Microfluidic one-directional interstitial flow generation from cancer to cancer associated fibroblast

Jaehoon Kim, Hyejin Park, Hyunho Kim, Yong Tae Kim, Hyun Jeong Oh, Seok Chung

Research output: Contribution to journalArticlepeer-review

5 Citations (Scopus)


Tumors, unlike normal tissue, have vascular anomalies and create interstitial flow (IF), which allows soluble substances from cancer cells to be transported directionally toward the tumor stroma. In the stroma, IF activates fibroblasts. Cancer-associated fibroblasts (CAFs) are formed from stimulated cells and aid cancer growth. A microfluidic device was designed to generate a one-directional flow of a small volume mimicking IF from donor cells to recipient at steady-state conditions only based on the medium evaporation from reservoirs with different diameter. The IF carried substances from donor cells, which stimulated the activation of fibroblasts on the receiving side, as well as their migration and stellate formation. Matrix metallopeptidases 9 and 14 as well as CAF markers such as fibroblast activation protein alpha, vimentin, and alpha-smooth muscle actin are abundantly expressed in the migrating fibroblasts. The created platform mimicked one-directional delivery in tumor stroma. This will allow researchers to investigate how cancer cells activate and differentiate stromal cells. Statement of significance: We show how to provide continuous one-directional interstitial flow (IF) in a microfluidic device without using any power source and instrumentation. This microfluidic technology was used to simulate the tumor microenvironment. Fibroblasts in the tumor stroma are activated and migrated toward cancer cells, as recapitulated by co-culture of cancer cells as donor and fibroblasts as recipient under the one-directional IF. We believe that soluble substances from cancerous cells delivered by the one-directional IF efficiently regulated the development of cancer-associated fibroblasts (CAFs), as shown by increasing roundness and decreased circularity, taking on a stellate morphology, and by enhanced invasion into a type I collagen hydrogel. Migrating fibroblasts into the hydrogel had significant levels of MMP-9, MMP-14, FAP, vimentin, and αSMA, all of which are CAF markers, bearing a capacity to form hot stroma affecting tumor malignancy.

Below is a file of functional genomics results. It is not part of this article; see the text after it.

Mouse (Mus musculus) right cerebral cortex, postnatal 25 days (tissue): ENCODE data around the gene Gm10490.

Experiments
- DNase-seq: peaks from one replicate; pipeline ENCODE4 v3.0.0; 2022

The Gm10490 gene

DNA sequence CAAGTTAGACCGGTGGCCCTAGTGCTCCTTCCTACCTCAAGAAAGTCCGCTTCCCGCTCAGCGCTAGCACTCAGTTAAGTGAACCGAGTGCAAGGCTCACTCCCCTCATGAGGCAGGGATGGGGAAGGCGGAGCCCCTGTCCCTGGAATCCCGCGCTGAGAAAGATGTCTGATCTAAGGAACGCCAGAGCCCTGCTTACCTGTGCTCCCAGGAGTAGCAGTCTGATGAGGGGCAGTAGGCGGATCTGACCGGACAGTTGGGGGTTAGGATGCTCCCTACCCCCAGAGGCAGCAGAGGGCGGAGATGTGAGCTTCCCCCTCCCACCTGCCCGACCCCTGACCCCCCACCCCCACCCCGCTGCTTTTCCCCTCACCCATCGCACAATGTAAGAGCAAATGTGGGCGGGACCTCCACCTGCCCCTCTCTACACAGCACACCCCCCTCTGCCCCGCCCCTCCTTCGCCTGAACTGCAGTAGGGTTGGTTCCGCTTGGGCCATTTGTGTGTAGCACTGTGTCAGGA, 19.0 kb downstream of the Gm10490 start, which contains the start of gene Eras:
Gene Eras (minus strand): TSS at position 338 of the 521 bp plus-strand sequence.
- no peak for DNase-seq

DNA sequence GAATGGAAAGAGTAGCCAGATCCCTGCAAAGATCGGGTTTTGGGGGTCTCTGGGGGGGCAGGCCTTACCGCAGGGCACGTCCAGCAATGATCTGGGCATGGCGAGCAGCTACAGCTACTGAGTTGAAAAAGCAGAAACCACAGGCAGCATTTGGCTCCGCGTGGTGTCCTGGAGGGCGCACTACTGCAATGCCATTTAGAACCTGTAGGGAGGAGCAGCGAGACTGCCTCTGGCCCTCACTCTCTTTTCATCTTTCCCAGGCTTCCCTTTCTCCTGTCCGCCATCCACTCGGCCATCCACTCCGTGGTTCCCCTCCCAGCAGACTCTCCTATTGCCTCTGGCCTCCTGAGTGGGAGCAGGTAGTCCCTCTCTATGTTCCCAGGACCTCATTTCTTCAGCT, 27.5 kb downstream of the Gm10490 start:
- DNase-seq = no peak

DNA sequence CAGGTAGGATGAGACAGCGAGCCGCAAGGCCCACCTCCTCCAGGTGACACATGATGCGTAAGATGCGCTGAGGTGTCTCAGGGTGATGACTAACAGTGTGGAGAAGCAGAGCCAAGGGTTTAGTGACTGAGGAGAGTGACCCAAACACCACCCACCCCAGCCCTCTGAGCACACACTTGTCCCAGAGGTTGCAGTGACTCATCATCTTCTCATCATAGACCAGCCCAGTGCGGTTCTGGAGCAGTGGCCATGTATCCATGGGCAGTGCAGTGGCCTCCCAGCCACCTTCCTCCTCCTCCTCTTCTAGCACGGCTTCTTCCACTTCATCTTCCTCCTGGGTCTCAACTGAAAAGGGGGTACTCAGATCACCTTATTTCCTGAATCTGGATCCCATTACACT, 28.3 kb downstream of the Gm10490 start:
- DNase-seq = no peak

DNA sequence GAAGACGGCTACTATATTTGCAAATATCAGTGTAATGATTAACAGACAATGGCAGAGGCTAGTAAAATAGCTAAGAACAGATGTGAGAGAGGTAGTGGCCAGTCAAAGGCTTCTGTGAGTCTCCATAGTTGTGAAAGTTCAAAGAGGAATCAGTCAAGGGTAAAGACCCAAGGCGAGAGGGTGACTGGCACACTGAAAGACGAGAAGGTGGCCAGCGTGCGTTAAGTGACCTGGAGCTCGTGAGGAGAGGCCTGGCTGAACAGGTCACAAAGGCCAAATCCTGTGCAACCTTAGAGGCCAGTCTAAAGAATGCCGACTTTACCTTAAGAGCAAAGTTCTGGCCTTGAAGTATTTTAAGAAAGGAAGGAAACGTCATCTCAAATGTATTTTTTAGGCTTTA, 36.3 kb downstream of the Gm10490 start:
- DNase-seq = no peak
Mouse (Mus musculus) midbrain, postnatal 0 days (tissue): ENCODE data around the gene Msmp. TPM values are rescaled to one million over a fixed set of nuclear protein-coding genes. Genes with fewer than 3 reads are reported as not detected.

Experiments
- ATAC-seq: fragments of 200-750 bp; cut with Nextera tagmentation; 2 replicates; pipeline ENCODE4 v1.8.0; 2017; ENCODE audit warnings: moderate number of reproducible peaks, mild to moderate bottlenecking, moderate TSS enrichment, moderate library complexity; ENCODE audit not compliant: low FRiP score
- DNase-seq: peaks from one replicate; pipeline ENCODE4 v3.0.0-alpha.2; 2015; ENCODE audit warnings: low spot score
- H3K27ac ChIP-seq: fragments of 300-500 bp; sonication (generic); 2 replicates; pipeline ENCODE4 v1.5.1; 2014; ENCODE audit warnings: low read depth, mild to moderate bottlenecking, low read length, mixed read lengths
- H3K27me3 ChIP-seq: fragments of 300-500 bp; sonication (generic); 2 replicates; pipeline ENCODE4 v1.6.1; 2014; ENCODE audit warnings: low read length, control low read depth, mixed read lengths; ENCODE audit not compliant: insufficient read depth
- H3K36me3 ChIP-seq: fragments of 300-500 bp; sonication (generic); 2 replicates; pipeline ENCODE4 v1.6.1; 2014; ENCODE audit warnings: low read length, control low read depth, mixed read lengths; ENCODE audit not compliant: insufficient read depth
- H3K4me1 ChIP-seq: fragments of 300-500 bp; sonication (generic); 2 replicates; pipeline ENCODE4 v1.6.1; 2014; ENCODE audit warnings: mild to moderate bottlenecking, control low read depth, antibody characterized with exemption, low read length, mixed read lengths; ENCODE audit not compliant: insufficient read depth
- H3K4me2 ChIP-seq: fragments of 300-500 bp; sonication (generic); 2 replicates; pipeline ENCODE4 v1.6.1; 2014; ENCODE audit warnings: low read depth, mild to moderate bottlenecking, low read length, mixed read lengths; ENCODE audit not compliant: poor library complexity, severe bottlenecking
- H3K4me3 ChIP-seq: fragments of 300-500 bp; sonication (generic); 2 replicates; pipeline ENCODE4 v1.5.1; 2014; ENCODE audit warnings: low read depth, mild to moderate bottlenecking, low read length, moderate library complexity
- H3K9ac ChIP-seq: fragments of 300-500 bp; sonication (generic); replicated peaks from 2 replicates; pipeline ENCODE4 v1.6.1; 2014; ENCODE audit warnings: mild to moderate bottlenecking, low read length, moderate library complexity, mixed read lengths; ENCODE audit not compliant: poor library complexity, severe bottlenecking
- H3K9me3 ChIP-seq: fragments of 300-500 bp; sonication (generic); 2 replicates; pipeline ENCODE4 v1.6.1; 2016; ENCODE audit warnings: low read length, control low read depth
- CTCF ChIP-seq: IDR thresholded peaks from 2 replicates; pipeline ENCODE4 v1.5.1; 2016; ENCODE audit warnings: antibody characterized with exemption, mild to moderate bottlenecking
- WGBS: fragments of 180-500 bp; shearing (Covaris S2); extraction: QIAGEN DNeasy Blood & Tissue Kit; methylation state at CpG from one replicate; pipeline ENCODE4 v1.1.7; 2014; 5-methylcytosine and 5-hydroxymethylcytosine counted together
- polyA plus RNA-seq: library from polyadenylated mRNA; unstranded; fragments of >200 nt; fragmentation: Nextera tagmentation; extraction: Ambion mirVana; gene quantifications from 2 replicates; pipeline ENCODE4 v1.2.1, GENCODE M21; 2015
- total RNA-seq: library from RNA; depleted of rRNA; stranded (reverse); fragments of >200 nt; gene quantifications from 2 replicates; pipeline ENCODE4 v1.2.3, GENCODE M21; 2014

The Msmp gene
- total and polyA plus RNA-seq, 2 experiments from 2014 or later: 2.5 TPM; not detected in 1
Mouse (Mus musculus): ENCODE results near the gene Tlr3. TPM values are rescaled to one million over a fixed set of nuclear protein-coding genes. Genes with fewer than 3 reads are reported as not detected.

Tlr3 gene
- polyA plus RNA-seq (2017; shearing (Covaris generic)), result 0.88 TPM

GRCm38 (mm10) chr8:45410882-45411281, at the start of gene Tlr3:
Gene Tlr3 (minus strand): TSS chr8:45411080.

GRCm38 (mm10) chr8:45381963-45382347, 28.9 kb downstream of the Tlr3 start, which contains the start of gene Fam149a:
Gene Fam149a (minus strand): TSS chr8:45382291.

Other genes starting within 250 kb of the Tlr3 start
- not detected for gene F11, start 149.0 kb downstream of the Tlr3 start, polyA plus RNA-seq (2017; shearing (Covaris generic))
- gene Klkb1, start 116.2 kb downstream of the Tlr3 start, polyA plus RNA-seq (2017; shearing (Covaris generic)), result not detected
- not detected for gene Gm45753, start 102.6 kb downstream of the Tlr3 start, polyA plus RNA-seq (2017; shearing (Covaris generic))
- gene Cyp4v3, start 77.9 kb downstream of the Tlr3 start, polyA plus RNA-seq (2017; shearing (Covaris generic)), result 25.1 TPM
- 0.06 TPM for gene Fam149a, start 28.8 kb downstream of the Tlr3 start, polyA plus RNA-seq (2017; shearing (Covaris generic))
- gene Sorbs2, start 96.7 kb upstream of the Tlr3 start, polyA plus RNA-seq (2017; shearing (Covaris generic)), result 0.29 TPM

Original languageEnglish
Pages (from-to)258-265
Number of pages8
JournalActa Biomaterialia
Publication statusPublished - 2022 May


  • Fibroblast
  • Interstitial flow
  • Microfluidic device
  • Tumor stroma

ASJC Scopus subject areas

  • Biotechnology
  • Biomaterials
  • Biochemistry
  • Biomedical Engineering
  • Molecular Biology


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